The Myth of the Freshman Fifteen

Turns out, it's more like the Freshman 2.5. So why do we get so worked up about it?

Ask any college student circling the dining hall salad bar and she'll tell you: She's trying to dodge the dreaded freshman 15, but is pretty sure it's a lost cause. There's just something about going away to college -- eating dorm food, drinking beer and making late night pizza-related decisions -- that makes gaining a minimum of 15 pounds seemingly inevitable.

And with Thanksgiving right around the corner (read: plenty of opportunities to run into your high-school boyfriend), college freshmen all over the country are stressing that their jeans are not fitting as well as they did in August. 

Except, they probably are. A new nationwide study finds, the freshman 15 is a lie.

Scientists at Ohio State University's Center for Human Resource Research have interviewed 7,418 young adults since 1997, when they were between 13 and 17. The researchers tracked the study subjects' weight throughout their college years and found that most didn't gain anywhere near 15 pounds during their freshman year. Women gain an average of 2.4 pounds, while men gain an average of 3.4 pounds. No more than 10 percent of college freshmen gain 15 pounds or more -- and 1 in 4 students actually loses weight during their first year. 

"The freshman fifteen is a media myth," says Jay Zagorsky, co-author of the study. "Most students don't gain large amounts of weight. And it is not college that leads to weight gain -- it is becoming a young adult." This makes sense -- bodies change with age, as well as lifestyle. And for the most people, it's just not realistic to stay your high-school size forever.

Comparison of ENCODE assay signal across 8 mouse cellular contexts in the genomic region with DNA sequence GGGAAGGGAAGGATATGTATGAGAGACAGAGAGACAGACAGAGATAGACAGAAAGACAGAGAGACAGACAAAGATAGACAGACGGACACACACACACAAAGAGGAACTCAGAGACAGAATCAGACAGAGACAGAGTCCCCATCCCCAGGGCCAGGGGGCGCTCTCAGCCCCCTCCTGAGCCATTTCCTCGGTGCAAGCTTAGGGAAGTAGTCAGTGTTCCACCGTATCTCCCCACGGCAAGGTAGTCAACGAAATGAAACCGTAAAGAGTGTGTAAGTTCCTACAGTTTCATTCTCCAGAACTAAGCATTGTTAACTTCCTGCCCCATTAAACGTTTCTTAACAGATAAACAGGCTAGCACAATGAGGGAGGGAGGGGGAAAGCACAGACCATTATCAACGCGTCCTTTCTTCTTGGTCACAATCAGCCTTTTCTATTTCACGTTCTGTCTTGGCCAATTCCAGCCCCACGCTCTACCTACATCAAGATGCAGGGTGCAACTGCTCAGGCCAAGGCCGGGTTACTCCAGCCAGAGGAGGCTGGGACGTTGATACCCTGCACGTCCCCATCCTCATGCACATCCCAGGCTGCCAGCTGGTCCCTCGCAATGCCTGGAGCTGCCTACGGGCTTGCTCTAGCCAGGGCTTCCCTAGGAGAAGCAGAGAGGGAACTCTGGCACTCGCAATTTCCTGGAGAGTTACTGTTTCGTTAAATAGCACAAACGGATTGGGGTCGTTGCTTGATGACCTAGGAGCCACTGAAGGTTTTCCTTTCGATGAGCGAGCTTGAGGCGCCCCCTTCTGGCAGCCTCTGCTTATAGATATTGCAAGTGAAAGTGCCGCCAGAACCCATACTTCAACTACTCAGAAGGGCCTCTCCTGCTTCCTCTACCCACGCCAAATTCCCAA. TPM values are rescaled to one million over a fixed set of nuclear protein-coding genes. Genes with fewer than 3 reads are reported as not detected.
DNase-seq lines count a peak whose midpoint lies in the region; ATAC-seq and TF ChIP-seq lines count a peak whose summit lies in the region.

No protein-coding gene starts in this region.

This got me thinking about what other weight gain myths we've bought into: Holiday weight gain, new-relationship/newlywed weight gain, soccer-mom weight gain. And what about the weight loss myths? Brides who must get buff. New moms who must drop the baby weight a nanosecond after giving birth. New Year's resolutions. 

It's like we've scheduled all of these weight gains and losses into our calendars, making yo-yo dieting some kind of foregone conclusion without even considering what's actually going on in our lives or with our bodies. 

And, because we live in a diet-obsessed culture that equates gaining fifteen pounds to losing your job or getting diagnosed with a terrible disease, buying into any one of these weight gain myths very quickly takes all the fun out of life. Your days become a constant battle to workout or not to workout. Every meal becomes a reason to apologize. 

Along the way, you'll also develop a nicely distorted body image, where it becomes increasingly difficult to trust yourself to make an accurate assessment of your body. If you think you've gained fifteen pounds, you're going to feel like you've gained fifteen pounds and you're going to see those fifteen pounds in the mirror -- even if, in reality, you've only gained three. Or none. 

This is where a bathroom scale can actually be a force for good (though please, do remember, it's only a number). If you know what's actually happening with your body, it's a lot easier to avoid getting sucked in to one of these myths.  

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